ICANN considers a raffle for new top-level domains
By Loek Essers
The Internet Corporation for Assigned Names and Numbers has proposed holding an old-fashioned raffle to determine which applications for new top-level domains should be handled first. To make the lottery legal, the organization hopes to use a loophole in Californian law.
ICANN was planning to use a “Digital Archery” contest to determine which applications for a new Generic Top Level Domain (gTLD) such as “.security”, “.beer” or “.download” should be evaluated first. A system like this is needed because not all the 1923 gTLD applications can be handled at once.
Applicants are keen to have their domains evaluated promptly so as to get them online as soon as possible. ICANN, however, has said that it can only handle around 1000 applications a year.
Using Digital Archery, applicants would have to shoot their digital arrow as close as they could to the bulls eye of a time stamp. This method was cancelled in June after applicants complained about unexpected results and network latency issues which they said made the method unfair. And since than ICANN has been contemplating an alternative method.
The lottery loophole
One of the obvious alternatives is holding a lottery—but as a California nonprofit organization ICANN has to abide by California laws that forbid unlicensed lotteries. ICANN, though, thinks it has found a loophole in the law.
“The Draw is an exemption to lottery laws in California and other relevant jurisdictions that permit certain non-profit groups (including ICANN) to hold fundraising drawings,” ICANN said in a document released this week detailing the plan. “ICANN has registered for the license for conducting the Draw and expects to receive a license no later than the end of November.”
The draw will be a manual process. Each applicant will have to purchase one US$100 paper draw ticket for each domain name application. The purchases must be made in person, or by a stand-in appointed by the applicant or by ICANN. ICANN plans to hold the draw between December 4 and 15, and will assign each application will a draw number that will determine priority during the entire gTLD evaluation process.
The draw numbers will be used to schedule initial evaluations, the results of which will be published starting late March, ICANN said. “The Draw Numbers will also be used later in the process to schedule appointments for pre-delegation testing, and executing agreements,” it added. There will be approximately 20 pre-delegation testing appointments per week and 20 contracts executed per week.
“No contracts will be fully executed or delegations made prior to the ICANN meeting in Beijing,” said ICANN. The Beijing meeting is scheduled to take place from April 7 to 11.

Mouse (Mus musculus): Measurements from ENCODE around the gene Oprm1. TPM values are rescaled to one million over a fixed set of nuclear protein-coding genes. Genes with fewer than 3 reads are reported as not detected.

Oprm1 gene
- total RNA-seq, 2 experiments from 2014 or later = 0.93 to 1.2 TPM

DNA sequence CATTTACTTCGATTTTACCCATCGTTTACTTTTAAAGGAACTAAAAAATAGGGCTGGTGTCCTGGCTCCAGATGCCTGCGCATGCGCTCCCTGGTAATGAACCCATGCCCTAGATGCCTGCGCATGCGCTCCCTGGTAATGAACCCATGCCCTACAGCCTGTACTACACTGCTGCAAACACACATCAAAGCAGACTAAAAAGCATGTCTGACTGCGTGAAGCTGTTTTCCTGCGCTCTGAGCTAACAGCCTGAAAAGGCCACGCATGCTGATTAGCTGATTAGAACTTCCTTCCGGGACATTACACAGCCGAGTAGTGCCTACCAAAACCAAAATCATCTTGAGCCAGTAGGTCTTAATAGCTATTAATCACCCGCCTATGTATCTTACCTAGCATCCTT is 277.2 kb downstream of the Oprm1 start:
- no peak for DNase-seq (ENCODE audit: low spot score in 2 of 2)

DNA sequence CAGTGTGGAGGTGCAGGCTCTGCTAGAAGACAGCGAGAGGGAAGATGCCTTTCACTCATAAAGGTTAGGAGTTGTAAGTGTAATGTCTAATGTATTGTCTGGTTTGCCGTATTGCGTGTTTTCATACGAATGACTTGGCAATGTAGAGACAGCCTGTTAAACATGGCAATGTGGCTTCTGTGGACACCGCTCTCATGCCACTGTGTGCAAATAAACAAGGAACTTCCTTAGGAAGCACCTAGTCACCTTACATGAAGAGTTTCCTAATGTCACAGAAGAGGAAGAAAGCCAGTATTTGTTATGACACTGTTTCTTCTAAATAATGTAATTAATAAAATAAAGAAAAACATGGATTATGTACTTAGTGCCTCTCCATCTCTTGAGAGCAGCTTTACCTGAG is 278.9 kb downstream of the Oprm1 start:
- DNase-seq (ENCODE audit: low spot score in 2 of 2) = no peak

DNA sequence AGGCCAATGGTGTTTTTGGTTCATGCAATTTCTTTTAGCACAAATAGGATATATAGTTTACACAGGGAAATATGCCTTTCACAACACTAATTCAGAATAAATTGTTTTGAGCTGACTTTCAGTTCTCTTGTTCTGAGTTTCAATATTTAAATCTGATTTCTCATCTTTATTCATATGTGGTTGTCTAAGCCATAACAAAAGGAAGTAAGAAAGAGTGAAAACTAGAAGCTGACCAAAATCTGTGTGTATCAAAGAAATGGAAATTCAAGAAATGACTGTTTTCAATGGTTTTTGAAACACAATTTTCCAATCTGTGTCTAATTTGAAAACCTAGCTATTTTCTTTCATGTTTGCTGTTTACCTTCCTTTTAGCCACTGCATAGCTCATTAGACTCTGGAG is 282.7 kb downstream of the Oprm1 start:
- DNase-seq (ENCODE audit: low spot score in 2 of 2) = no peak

“Due to the rules regarding such drawings, ICANN will not be able to sell the tickets via the Internet, but only to applicants or their representatives directly,” ICANN said, adding that there are also requirements regarding the use of proceeds for such drawing “that will be strictly adhered to.”
Using this process the delegation of gTLDs is expected to start in June or July next year, half a year earlier than recent estimates. Initially though, the delegation of gTLDs was planned to start this fall.
“For me it is still a six month delay,” said Jannik Skou, partner at consulting firm Thomsen Trampedach, who assists companies in applying for gTLDs. The whole ongoing process concerning batching systems, from Digital Archery to the now proposed lottery, is “a farce”, he said.
But he favors the lottery over Digital Archery. “Anything is better than Digital Archery,” he said, adding that he still wonders why ICANN didn’t think the whole process through before it started. “It seems like a waste of time not holding a lottery immediately,” he said. But it is a relief to know now what the probable pace of the process will be, he said.
Skou still has some criticisms of the new process, especially of ICANN’s decision to prioritize the evaluation of internationalized domain name (IDN) applications. The 114 applications for generic top level domain names in non-Latin scripts such as Chinese, Arabic, or Japanese will get priority in order to promote diversity and make the Internet more accessible, ICANN said.
“I’m puzzled why IDNs get priority,” said Skou. If a company such as Yahoo or Google for instance had known beforehand that IDNs would be handled first they might have applied for a Chinese gTLD first, he said. “Such exemptions should have been announced in advance.”
Skou said he still hopes that the gTLD draw proposal will be approved. Whether that will happen depends on two things: the reaction of applicants, who still have about four weeks to comment on ICANN’s plan in an internal review, and on the state of California, which has yet to approve the lottery license. The public comment process will undoubtedly yield a lot of criticism, said Skou.
Fairwinds Partners, an internet consulting firm, said in a blog post it expected the gTLD draw to be a hot topic during next week’s ICANN meeting in Toronto.
Loek covers all things tech for the IDG News Service. Follow him on Twitter at @loekessers or email tips and comments to email@example.com
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